SumUp denies hunts card payment services

It’s been one blow after another for fox hunters these past couple of years. Struggling to stay afloat, a number of hunts have shut down or amalgamated. And now they have been hit with yet another financial woe: they have been banned from taking card payments at their fundraising events. This is a major victory for those keen to see hunts collapse for good.

‘Restricted businesses’

The Telegraph has reported that:

“A number of hunts have had their machines switched off during fundraising events, potentially losing thousands of pounds.”

Card reader provider SumUp lists ‘Hunting clubs/activities’ under its ‘restricted businesses’ list, and because of this took action to prevent transactions.

The right-wing paper stated:

“The Oakley Hunt was among those to discover an issue when its card machine was cut off half way through their point-to-point meeting in Northamptonshire in March. It is the biggest event in their calendar and the shutdown could have cost them thousands.

When the hunt questioned the decision, SumUp said “after a thorough review of your profile we will not be able to provide you with our services”.”

Outrage and lies

The Telegraph is, of course, outraged by SumUp’s decision, arguing that the banking institution is discriminating against rural communities. As is the Countryside Alliance’s Polly Portwin, who was eager to parrot her usual nonsense about hunts conducting lawful activity. She complained:

“It is disgraceful that members of rural communities and those who take part in a lawful activity can be discriminated against in this way and effectively treated as criminals.”

This narrative, dressing murderous hunters up as harmless rural citizens, is nothing new for the Countryside Alliance. Portwin is shameless when she argues that hunts are law-abiding. She, along with her Telegraph cronies, are attempting to manufacture a different truth, and she hopes the public will buy it.

But, of course, there’s ample evidence to show that hunts are, indeed criminals, and that they do break the law time and time again.


Protect the Wild has reported on many cases where hunts have been caught on camera killing foxes, deer and hare. During the hunting season, it’s a given that hunts will be breaking the law week in, week out. Even senior police officer Matt Longman, who is the National Police Chiefs’ Council (NPCC) lead for Fox Hunting Crime, has described illegal hunting as “prolific”.

Covering his back, Longman was careful to say that “not all hunts” are illegally hunting (probably because not all hunts can be monitored by hunt saboteurs and monitors). He said:

“If I look at the intelligence we get, the footage circulated online and sent to forces, the number of successful prosecutions but also the number of unsuccessful ones which still reach the courtroom, it tells me there is a significant criminal hunting scene,” he said. “I am not saying it’s all hunts, but it is common.”

There have been a few notable incidents which have made national headlines over the past couple of years, showing the world just how much hunts ignore the Hunting Act. They highlight how hunt staff think they’re above the law. Perhaps the biggest revelation was the high-profile conviction of Mark Hankinson, former Director of the Hunting Office. He was found guilty in October 2021 after he was caught on film encouraging fellow hunters to break the law. In one video, Hankinson said that trail hunting was used as a smokescreen “to portray to the people watching that you’re going about legitimate business”.  Major landowners finally prevented hunters from using their land as a result. Hankinson’s conviction was, eventually, overturned on appeal, but the damage was done.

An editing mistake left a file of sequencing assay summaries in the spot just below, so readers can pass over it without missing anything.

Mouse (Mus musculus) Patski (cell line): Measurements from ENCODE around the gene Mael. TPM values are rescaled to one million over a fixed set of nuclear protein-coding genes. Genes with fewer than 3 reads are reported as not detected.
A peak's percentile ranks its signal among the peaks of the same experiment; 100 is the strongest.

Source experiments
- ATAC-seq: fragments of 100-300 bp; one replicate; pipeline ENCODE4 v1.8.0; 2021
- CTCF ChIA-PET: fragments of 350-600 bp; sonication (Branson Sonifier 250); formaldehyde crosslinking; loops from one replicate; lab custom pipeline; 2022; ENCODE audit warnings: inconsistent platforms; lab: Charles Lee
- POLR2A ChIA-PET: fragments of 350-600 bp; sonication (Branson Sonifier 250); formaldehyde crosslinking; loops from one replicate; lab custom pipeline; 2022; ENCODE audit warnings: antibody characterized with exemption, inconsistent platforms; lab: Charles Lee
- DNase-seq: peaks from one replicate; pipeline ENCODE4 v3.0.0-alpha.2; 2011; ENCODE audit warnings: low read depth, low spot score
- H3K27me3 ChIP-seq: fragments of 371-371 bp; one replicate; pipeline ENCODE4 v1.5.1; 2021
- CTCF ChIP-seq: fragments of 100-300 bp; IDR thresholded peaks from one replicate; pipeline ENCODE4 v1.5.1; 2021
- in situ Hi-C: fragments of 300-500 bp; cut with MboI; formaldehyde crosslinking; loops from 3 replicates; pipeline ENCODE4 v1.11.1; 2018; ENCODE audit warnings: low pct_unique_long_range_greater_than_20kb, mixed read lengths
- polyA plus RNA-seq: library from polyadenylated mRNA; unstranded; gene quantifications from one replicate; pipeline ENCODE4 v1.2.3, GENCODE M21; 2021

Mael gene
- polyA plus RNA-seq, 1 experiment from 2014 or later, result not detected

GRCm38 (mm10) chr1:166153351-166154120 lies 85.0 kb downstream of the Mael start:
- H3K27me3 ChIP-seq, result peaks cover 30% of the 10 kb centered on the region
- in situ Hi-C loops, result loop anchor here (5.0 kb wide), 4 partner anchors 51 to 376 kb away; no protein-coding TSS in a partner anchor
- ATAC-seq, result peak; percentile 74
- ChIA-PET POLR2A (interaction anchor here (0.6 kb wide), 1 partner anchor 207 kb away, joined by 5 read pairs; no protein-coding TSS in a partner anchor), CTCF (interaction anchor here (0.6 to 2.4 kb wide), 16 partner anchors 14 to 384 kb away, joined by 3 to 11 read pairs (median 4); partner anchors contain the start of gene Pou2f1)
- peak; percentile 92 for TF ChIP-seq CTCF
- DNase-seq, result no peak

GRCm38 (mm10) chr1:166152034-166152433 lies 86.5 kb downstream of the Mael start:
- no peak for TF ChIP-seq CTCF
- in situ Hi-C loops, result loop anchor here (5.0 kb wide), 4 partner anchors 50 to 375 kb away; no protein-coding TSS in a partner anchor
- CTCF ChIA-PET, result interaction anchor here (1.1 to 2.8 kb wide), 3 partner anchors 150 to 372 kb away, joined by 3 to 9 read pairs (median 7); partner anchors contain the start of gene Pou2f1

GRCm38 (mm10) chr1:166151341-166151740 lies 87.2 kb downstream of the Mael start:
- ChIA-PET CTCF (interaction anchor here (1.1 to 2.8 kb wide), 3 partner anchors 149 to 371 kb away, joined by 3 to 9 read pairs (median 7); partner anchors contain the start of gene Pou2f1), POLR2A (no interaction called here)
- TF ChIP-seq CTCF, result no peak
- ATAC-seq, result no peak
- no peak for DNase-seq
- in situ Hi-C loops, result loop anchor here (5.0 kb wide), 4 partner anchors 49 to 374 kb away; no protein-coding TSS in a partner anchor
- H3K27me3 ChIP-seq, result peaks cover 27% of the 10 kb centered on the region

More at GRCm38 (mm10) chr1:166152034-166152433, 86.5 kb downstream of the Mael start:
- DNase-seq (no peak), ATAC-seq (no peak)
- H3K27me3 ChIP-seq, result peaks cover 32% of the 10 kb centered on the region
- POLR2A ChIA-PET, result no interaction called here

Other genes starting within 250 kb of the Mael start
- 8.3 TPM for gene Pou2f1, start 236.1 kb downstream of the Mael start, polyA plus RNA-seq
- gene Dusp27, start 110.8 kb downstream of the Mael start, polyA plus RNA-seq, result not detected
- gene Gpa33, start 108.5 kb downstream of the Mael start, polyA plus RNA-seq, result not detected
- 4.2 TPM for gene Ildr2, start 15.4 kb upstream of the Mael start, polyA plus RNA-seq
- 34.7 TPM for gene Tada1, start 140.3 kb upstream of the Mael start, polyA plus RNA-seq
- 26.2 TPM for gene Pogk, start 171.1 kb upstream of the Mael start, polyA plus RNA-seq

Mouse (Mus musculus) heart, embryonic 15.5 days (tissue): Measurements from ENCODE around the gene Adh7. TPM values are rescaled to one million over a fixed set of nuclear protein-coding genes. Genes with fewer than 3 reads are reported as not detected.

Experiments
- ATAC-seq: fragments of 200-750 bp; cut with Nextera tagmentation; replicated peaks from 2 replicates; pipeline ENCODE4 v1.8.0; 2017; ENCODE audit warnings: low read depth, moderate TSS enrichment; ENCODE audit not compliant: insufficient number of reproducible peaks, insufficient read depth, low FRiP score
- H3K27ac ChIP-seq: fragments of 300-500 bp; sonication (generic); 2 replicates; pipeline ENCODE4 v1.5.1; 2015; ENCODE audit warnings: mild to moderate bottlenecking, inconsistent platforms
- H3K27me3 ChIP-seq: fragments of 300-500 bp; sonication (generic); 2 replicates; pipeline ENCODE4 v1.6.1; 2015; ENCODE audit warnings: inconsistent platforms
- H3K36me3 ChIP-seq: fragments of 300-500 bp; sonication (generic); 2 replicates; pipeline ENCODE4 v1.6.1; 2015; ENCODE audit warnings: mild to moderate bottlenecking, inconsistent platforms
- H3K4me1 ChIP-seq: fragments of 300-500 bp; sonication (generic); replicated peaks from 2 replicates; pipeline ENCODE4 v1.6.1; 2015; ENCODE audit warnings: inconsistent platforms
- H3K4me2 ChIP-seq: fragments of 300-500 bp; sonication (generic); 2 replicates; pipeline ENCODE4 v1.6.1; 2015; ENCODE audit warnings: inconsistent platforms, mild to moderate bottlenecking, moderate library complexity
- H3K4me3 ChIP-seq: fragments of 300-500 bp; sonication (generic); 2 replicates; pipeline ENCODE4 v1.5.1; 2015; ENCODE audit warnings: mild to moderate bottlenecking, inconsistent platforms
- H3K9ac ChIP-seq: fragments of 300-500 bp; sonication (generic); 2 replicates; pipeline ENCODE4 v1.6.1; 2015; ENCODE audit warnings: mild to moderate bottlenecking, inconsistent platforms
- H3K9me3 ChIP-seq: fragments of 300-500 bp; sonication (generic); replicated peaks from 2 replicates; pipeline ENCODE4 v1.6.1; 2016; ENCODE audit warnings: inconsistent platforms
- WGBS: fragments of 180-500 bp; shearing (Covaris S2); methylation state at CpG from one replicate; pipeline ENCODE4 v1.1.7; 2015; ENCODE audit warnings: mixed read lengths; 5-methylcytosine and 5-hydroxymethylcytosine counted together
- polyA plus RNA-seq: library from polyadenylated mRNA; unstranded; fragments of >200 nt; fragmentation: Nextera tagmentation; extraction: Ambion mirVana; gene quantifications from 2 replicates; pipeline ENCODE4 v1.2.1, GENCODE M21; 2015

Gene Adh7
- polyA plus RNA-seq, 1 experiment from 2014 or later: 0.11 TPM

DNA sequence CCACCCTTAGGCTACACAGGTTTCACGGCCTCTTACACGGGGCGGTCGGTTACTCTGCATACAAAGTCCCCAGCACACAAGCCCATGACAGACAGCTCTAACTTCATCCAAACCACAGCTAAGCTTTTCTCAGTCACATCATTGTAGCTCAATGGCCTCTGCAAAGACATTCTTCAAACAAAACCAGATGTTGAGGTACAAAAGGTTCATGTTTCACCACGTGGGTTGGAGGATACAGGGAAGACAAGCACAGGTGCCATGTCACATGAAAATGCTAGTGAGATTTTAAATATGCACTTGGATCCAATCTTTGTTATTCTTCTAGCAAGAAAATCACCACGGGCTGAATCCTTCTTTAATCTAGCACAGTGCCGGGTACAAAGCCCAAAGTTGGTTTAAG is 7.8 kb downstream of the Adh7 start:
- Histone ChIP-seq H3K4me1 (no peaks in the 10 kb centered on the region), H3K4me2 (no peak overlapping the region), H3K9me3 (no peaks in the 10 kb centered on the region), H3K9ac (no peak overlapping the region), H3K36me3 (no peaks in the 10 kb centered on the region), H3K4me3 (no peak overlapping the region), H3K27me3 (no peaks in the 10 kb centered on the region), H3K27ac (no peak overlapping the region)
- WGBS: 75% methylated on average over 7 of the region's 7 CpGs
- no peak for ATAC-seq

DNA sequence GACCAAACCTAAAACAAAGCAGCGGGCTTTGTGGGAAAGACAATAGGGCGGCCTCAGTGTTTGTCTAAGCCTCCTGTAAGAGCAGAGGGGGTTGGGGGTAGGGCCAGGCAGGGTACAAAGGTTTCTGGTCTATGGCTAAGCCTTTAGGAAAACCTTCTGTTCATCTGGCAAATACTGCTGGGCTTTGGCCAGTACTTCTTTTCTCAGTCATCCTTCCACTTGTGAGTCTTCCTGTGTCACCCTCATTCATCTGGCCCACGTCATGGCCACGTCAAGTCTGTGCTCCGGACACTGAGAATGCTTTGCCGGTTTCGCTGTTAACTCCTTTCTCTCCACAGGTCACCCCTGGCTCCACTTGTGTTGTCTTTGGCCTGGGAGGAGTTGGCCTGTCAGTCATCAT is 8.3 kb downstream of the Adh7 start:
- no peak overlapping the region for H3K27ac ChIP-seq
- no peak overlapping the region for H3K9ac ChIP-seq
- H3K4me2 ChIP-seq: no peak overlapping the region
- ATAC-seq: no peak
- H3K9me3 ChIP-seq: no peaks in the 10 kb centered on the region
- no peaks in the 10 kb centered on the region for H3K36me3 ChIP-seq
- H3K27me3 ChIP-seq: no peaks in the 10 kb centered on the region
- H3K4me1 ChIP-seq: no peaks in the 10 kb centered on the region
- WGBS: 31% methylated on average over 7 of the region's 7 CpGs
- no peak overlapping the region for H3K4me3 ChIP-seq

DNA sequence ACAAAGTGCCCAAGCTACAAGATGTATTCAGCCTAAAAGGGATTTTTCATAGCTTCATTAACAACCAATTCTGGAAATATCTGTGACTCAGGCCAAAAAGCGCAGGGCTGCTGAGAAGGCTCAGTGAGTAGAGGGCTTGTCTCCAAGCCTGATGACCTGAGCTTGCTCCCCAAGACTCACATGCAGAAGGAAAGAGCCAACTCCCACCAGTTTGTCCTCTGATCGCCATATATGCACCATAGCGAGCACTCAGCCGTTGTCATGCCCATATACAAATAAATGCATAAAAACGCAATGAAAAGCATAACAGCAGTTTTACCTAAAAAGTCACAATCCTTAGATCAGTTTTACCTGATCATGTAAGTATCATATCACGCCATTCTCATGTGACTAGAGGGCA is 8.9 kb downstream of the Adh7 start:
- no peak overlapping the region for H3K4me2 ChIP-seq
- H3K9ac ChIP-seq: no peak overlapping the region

Since then, different cases of hunters being caught on camera have made national news headlines. In February 2023, the British Hound Sports Association (BHSA) was forced to permanently expel the Avon Vale Hunt. The body had previously suspended the hunt after gruesome footage showed hunt members digging out two foxes. In March 2023, the BHSA was forced to take action yet again. It suspended the Cotswold Hunt after a fox was bundled into a bag and buried alive. Harrowing footage was shown on Channel 4 News.


Two members of Cirencester Illegal Hunt Watch hold up a fox who'd been found in a bag inside an artificial earth during a meet of the Cotswold Hunt


On top of these high-profile incidents, a number of hunters have found themselves in court recently, charged under the Hunting Act. Because the Act has a number of pro-hunt loopholes, many have been found not guilty, despite video evidence showing them hunting. But an increasing number of hunt staff are being found guilty (see here, here or here, for example).

Their punishments are only ever paltry fines, but they are, at least, concrete examples of why the Hunting Act needs scrapping, and a new Hunting of Mammals Bill needs to be brought into law.

Blood lust

Of course, the public isn’t buying Portwin and the Telegraph’s nonsense that hunt members are upstanding citizens, unfairly scapegoated in a world that wants to stamp out poor old rural ‘tradition’. We see hunt staff for what they really are: criminals who will break the law to get their fill of blood lust.

SumUp’s decision not to allow hunts to take payments must be seen as a massive victory for those who want to see hunting stamped out for good. After all, without funds, hunts simply can’t exist.